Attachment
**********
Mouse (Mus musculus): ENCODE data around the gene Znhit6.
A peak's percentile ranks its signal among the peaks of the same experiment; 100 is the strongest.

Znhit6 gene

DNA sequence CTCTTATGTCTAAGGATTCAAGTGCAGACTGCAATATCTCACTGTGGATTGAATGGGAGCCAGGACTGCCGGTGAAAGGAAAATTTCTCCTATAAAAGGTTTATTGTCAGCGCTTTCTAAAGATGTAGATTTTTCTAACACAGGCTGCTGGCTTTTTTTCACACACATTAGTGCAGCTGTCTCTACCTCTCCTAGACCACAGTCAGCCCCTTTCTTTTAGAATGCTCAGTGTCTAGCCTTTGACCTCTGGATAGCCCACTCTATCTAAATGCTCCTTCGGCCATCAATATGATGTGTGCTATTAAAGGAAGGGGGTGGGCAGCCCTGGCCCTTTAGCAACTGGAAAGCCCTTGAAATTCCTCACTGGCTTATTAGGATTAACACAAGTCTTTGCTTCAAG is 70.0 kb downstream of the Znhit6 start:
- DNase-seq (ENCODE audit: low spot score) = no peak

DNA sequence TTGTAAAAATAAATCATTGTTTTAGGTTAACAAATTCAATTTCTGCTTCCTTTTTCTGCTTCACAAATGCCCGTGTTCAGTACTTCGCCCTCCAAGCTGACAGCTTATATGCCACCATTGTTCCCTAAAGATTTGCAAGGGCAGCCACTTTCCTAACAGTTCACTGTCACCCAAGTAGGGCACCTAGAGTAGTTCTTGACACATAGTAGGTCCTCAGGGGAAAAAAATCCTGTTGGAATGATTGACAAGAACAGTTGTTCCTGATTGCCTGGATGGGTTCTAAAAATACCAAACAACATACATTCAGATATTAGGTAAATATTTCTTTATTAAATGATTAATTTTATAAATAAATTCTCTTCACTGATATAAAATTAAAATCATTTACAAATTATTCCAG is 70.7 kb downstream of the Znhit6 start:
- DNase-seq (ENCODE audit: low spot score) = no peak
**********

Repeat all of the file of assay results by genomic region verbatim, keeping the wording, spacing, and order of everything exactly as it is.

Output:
Mouse (Mus musculus): ENCODE data around the gene Znhit6.
A peak's percentile ranks its signal among the peaks of the same experiment; 100 is the strongest.

Znhit6 gene

DNA sequence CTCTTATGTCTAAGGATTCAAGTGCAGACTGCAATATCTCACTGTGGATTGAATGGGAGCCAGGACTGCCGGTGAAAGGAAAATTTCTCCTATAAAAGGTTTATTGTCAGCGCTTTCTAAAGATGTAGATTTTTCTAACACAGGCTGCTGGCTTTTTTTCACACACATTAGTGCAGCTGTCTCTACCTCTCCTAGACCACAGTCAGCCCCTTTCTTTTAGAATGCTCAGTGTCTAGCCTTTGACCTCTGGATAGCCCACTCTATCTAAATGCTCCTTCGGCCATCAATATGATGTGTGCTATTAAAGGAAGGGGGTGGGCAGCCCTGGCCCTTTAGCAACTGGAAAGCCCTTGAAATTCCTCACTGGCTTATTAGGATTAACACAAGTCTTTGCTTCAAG is 70.0 kb downstream of the Znhit6 start:
- DNase-seq (ENCODE audit: low spot score) = no peak

DNA sequence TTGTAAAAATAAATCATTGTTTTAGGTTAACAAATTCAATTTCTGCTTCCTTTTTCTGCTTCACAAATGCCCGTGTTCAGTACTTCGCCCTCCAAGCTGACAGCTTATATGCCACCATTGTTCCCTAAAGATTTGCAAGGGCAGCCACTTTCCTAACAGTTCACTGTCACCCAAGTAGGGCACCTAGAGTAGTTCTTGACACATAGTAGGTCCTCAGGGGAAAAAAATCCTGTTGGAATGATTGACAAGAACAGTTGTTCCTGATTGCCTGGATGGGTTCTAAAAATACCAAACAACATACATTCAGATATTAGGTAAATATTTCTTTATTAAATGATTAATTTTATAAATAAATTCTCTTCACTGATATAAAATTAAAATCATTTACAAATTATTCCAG is 70.7 kb downstream of the Znhit6 start:
- DNase-seq (ENCODE audit: low spot score) = no peak